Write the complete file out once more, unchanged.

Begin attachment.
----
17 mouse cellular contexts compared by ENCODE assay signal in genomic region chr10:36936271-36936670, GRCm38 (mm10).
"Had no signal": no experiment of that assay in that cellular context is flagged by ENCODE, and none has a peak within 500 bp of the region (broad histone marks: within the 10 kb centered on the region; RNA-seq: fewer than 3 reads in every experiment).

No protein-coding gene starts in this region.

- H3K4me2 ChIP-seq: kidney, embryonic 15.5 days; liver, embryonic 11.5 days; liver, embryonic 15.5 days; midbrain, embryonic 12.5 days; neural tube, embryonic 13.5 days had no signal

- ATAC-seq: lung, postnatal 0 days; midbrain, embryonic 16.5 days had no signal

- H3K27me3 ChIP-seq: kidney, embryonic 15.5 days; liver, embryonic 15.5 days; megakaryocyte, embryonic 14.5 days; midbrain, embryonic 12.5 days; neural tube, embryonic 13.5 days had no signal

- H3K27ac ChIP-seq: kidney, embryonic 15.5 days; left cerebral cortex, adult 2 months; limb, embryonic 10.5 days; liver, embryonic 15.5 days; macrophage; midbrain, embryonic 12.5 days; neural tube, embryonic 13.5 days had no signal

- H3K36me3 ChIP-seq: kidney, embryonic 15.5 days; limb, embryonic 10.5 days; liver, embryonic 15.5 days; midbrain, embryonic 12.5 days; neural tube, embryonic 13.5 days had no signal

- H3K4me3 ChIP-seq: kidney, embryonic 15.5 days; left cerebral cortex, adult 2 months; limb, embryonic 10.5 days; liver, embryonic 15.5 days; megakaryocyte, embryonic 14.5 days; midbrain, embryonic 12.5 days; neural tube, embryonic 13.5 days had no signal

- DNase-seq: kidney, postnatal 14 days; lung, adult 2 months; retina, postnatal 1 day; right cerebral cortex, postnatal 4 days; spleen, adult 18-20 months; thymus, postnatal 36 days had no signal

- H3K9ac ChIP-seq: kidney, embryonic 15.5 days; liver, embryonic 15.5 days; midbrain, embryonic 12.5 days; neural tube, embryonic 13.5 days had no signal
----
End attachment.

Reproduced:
17 mouse cellular contexts compared by ENCODE assay signal in genomic region chr10:36936271-36936670, GRCm38 (mm10).
"Had no signal": no experiment of that assay in that cellular context is flagged by ENCODE, and none has a peak within 500 bp of the region (broad histone marks: within the 10 kb centered on the region; RNA-seq: fewer than 3 reads in every experiment).

No protein-coding gene starts in this region.

- H3K4me2 ChIP-seq: kidney, embryonic 15.5 days; liver, embryonic 11.5 days; liver, embryonic 15.5 days; midbrain, embryonic 12.5 days; neural tube, embryonic 13.5 days had no signal

- ATAC-seq: lung, postnatal 0 days; midbrain, embryonic 16.5 days had no signal

- H3K27me3 ChIP-seq: kidney, embryonic 15.5 days; liver, embryonic 15.5 days; megakaryocyte, embryonic 14.5 days; midbrain, embryonic 12.5 days; neural tube, embryonic 13.5 days had no signal

- H3K27ac ChIP-seq: kidney, embryonic 15.5 days; left cerebral cortex, adult 2 months; limb, embryonic 10.5 days; liver, embryonic 15.5 days; macrophage; midbrain, embryonic 12.5 days; neural tube, embryonic 13.5 days had no signal

- H3K36me3 ChIP-seq: kidney, embryonic 15.5 days; limb, embryonic 10.5 days; liver, embryonic 15.5 days; midbrain, embryonic 12.5 days; neural tube, embryonic 13.5 days had no signal

- H3K4me3 ChIP-seq: kidney, embryonic 15.5 days; left cerebral cortex, adult 2 months; limb, embryonic 10.5 days; liver, embryonic 15.5 days; megakaryocyte, embryonic 14.5 days; midbrain, embryonic 12.5 days; neural tube, embryonic 13.5 days had no signal

- DNase-seq: kidney, postnatal 14 days; lung, adult 2 months; retina, postnatal 1 day; right cerebral cortex, postnatal 4 days; spleen, adult 18-20 months; thymus, postnatal 36 days had no signal

- H3K9ac ChIP-seq: kidney, embryonic 15.5 days; liver, embryonic 15.5 days; midbrain, embryonic 12.5 days; neural tube, embryonic 13.5 days had no signal